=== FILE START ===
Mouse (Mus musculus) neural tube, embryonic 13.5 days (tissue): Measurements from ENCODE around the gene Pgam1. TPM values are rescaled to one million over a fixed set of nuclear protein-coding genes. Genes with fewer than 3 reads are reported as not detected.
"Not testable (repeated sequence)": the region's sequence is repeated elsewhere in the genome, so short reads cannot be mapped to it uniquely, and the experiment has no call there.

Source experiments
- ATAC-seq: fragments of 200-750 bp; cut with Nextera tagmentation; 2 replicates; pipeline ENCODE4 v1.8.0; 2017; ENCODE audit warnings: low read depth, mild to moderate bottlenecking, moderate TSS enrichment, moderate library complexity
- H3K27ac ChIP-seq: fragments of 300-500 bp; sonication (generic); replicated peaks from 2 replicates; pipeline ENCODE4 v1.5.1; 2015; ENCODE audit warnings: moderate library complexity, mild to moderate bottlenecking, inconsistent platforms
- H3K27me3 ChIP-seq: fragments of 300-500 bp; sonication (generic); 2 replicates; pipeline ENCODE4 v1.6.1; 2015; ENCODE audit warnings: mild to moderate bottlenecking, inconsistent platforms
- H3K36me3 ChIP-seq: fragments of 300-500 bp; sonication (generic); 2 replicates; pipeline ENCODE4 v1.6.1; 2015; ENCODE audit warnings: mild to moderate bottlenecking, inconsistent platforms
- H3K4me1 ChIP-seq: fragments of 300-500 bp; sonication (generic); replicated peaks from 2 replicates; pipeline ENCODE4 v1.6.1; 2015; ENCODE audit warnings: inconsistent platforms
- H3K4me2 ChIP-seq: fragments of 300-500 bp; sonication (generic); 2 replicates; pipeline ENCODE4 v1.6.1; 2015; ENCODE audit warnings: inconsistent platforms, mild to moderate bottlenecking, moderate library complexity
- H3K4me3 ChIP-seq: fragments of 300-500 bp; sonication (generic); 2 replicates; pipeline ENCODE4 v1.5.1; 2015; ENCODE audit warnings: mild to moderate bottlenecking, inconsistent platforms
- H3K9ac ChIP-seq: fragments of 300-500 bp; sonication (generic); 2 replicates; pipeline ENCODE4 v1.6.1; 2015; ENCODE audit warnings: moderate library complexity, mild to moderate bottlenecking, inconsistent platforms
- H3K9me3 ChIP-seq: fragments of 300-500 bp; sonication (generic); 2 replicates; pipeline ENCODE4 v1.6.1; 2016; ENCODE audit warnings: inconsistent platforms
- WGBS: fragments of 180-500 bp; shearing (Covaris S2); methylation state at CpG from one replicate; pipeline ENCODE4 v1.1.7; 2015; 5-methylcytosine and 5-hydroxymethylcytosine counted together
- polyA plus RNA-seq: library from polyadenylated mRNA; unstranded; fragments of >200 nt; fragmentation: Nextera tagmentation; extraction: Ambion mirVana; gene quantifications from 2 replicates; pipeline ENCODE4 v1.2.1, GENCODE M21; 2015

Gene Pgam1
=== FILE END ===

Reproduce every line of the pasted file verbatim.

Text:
Mouse (Mus musculus) neural tube, embryonic 13.5 days (tissue): Measurements from ENCODE around the gene Pgam1. TPM values are rescaled to one million over a fixed set of nuclear protein-coding genes. Genes with fewer than 3 reads are reported as not detected.
"Not testable (repeated sequence)": the region's sequence is repeated elsewhere in the genome, so short reads cannot be mapped to it uniquely, and the experiment has no call there.

Source experiments
- ATAC-seq: fragments of 200-750 bp; cut with Nextera tagmentation; 2 replicates; pipeline ENCODE4 v1.8.0; 2017; ENCODE audit warnings: low read depth, mild to moderate bottlenecking, moderate TSS enrichment, moderate library complexity
- H3K27ac ChIP-seq: fragments of 300-500 bp; sonication (generic); replicated peaks from 2 replicates; pipeline ENCODE4 v1.5.1; 2015; ENCODE audit warnings: moderate library complexity, mild to moderate bottlenecking, inconsistent platforms
- H3K27me3 ChIP-seq: fragments of 300-500 bp; sonication (generic); 2 replicates; pipeline ENCODE4 v1.6.1; 2015; ENCODE audit warnings: mild to moderate bottlenecking, inconsistent platforms
- H3K36me3 ChIP-seq: fragments of 300-500 bp; sonication (generic); 2 replicates; pipeline ENCODE4 v1.6.1; 2015; ENCODE audit warnings: mild to moderate bottlenecking, inconsistent platforms
- H3K4me1 ChIP-seq: fragments of 300-500 bp; sonication (generic); replicated peaks from 2 replicates; pipeline ENCODE4 v1.6.1; 2015; ENCODE audit warnings: inconsistent platforms
- H3K4me2 ChIP-seq: fragments of 300-500 bp; sonication (generic); 2 replicates; pipeline ENCODE4 v1.6.1; 2015; ENCODE audit warnings: inconsistent platforms, mild to moderate bottlenecking, moderate library complexity
- H3K4me3 ChIP-seq: fragments of 300-500 bp; sonication (generic); 2 replicates; pipeline ENCODE4 v1.5.1; 2015; ENCODE audit warnings: mild to moderate bottlenecking, inconsistent platforms
- H3K9ac ChIP-seq: fragments of 300-500 bp; sonication (generic); 2 replicates; pipeline ENCODE4 v1.6.1; 2015; ENCODE audit warnings: moderate library complexity, mild to moderate bottlenecking, inconsistent platforms
- H3K9me3 ChIP-seq: fragments of 300-500 bp; sonication (generic); 2 replicates; pipeline ENCODE4 v1.6.1; 2016; ENCODE audit warnings: inconsistent platforms
- WGBS: fragments of 180-500 bp; shearing (Covaris S2); methylation state at CpG from one replicate; pipeline ENCODE4 v1.1.7; 2015; 5-methylcytosine and 5-hydroxymethylcytosine counted together
- polyA plus RNA-seq: library from polyadenylated mRNA; unstranded; fragments of >200 nt; fragmentation: Nextera tagmentation; extraction: Ambion mirVana; gene quantifications from 2 replicates; pipeline ENCODE4 v1.2.1, GENCODE M21; 2015

Gene Pgam1